Palindromic Length of Words with Many Periodic Palindromes

05/04/2020 ∙ by Josef Rukavicka, et al. ∙ Seznam.cz, a.s. 0

The palindromic length PL(v) of a finite word v is the minimal number of palindromes whose concatenation is equal to v. In 2013, Frid, Puzynina, and Zamboni conjectured that: If w is an infinite word and k is an integer such that PL(u)≤ k for every factor u of w then w is ultimately periodic. Suppose that w is an infinite word and k is an integer such PL(u)≤ k for every factor u of w. Let Ω(w,k) be the set of all factors u of w that have more than √(k^-1| u|) palindromic prefixes. We show that Ω(w,k) is an infinite set and we show that for each positive integer j there are palindromes a,b and a word u∈Ω(w,k) such that (ab)^j is a factor of u and b is nonempty. Note that (ab)^j is a periodic word and (ab)^ia is a palindrome for each i≤ j. These results justify the following question: What is the palindromic length of a concatenation of a suffix of b and a periodic word (ab)^j with "many" periodic palindromes? It is known that |PL(uv)-PL(u)|≤PL(v), where u and v are nonempty words. The main result of our article shows that if a,b are palindromes, b is nonempty, u is a nonempty suffix of b, | ab| is the minimal period of aba, and j is a positive integer with j≥3PL(u) then PL(u(ab)^j)-PL(u)≥ 0.

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1 Introduction

In 2013, Frid, Puzynina, and Zamboni introduced a palindromic length of a finite word [FrPuZa]. Recall that the word of length is called a palindrome if , where are letters and . The palindromic length of the word is defined as the minimal number such that and are palindromes, where ; note that the palindromes are not necessarily distinct. Let denote the empty word. We define that .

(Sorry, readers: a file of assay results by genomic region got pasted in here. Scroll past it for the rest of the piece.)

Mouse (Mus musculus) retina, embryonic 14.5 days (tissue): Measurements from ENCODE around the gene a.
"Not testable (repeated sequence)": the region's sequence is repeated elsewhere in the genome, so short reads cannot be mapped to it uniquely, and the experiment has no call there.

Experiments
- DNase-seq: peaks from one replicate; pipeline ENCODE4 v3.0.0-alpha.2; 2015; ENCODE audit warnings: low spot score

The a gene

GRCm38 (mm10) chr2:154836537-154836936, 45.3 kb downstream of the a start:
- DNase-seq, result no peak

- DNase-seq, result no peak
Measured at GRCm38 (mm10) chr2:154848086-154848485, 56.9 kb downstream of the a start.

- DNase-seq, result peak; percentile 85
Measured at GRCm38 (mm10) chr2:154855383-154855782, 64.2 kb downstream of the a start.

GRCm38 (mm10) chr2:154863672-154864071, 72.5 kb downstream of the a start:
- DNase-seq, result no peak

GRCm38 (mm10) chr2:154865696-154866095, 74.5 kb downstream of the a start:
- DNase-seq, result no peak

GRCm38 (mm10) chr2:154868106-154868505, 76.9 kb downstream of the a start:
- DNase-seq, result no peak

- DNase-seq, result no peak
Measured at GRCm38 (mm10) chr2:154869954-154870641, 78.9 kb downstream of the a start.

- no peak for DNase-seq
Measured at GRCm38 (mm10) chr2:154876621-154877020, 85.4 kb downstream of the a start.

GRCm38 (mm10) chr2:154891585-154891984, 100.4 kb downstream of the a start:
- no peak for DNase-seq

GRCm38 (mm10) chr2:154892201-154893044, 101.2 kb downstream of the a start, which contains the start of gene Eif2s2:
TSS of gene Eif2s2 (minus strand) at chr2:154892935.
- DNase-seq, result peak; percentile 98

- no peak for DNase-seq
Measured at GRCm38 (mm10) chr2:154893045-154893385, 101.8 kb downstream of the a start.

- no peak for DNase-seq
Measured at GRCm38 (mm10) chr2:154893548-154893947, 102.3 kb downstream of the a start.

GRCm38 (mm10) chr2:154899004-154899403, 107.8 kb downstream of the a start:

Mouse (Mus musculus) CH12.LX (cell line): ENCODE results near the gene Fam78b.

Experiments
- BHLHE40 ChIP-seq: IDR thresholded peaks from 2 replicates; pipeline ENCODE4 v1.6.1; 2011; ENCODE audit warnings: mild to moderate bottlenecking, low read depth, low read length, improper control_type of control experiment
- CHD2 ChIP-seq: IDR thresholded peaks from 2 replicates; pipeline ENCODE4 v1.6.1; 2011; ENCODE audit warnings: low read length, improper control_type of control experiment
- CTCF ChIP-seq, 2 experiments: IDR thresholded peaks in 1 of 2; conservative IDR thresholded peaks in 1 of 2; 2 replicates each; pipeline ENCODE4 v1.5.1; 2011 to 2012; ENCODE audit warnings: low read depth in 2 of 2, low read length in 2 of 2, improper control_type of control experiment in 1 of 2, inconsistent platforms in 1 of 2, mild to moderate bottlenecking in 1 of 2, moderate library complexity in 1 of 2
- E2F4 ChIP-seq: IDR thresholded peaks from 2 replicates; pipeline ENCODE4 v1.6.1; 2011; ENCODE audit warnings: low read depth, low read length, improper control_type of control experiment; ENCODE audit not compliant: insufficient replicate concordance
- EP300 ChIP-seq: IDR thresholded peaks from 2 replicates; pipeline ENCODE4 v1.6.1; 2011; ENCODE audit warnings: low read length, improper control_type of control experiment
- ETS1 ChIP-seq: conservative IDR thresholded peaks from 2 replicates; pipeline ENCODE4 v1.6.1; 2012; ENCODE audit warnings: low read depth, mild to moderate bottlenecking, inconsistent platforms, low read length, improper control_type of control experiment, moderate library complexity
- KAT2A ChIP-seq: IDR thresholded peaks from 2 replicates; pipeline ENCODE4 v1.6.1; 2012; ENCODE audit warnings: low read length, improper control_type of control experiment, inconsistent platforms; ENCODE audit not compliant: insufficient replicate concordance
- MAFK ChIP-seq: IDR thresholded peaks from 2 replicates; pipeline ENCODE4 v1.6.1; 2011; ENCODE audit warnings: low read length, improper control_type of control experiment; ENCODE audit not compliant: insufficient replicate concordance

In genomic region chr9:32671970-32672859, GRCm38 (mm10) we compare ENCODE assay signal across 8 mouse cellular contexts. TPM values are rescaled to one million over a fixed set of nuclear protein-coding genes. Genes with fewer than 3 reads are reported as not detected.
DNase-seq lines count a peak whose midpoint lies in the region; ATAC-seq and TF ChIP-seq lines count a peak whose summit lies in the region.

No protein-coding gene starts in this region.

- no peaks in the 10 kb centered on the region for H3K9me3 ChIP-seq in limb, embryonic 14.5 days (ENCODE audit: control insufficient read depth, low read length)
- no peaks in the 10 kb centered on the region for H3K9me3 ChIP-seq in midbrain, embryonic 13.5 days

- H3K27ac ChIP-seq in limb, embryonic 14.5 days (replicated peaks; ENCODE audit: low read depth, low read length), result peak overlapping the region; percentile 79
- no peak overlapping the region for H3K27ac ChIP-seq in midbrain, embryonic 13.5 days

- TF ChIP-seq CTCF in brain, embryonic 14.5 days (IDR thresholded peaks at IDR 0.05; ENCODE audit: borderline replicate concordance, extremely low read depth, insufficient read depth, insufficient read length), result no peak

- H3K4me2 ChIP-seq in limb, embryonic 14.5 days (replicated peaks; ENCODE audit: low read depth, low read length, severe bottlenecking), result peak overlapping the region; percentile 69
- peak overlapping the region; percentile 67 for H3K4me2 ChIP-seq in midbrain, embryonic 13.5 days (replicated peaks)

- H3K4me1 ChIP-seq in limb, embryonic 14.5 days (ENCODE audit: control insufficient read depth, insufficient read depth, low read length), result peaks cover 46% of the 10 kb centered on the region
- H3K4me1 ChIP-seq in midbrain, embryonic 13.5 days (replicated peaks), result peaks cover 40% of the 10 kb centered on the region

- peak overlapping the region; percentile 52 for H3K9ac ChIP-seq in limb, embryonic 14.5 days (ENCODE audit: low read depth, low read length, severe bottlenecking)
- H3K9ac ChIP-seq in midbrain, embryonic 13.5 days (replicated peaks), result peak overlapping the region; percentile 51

In general, the factorization of a finite word into the minimal number of palindromes is not unique; for example and the word can be factorized in two ways: .

The authors of [FrPuZa] conjectured that:

Conjecture 1.1.

If is an infinite word and is an integer such that for every factor of then is ultimately periodic.

So far, Conjecture 1.1 remains open. We call an infinite word that satisfies the condition from Conjecture 1.1 a word with a bounded palindromic length. Note that there are infinite periodic words that do not have a bounded palindromic length; for example . Hence the converse of Conjecture 1.1 does not hold.

In [FrPuZa] the conjecture was proved for infinite words that are -power free for some positive integer . It follows that if is an infinite word with a bounded palindromic length, then for each positive integer there is a nonempty factor such that is a factor of .

In [10.1007/978-3-319-66396-8_19], another variation of Conjecture 1.1 was considered:

Conjecture 1.2.

Every aperiodic (not ultimately periodic) infinite word has prefixes of arbitrarily high palindromic length.

In [10.1007/978-3-319-66396-8_19], the author proved that Conjecture 1.1 and Conjecture 1.2 are equivalent. More precisely, it was proved that if every prefix of an infinite word is a concatenation of at most palindromes then every factor of is a concatenation of at most palindromes. It follows that Conjecture 1.2 remains also open.

In [FRID2018202] Conjecture 1.1 and Conjecture 1.2 have been proved for all Sturmian words. The properties of the palindromic length of Sturmian words have been investigated also in [10.1007/978-3-030-24886-4_18]. In [AMBROZ201974], the authors study the palindromic length of factors of fixed points of primitive morphisms. In [10.1007/978-3-030-24886-4_17], the lower bounds for the palindromic length of prefixes of infinite words can be found.

In [BucMichGreedy2018], a left and right greedy palindromic length have been introduced as a variant to the palindromic length. It is shown that if the left (or right) greedy palindromic lengths of prefixes of an infinite word is bounded, then is ultimately periodic.

In addition, algorithms for computing the palindromic length were researched [borozdin_et_al:LIPIcs:2017:7338], [FICI201441], [RuSh15]. In [RuSh15], the authors present a linear time online algorithm for computing the palindromic length.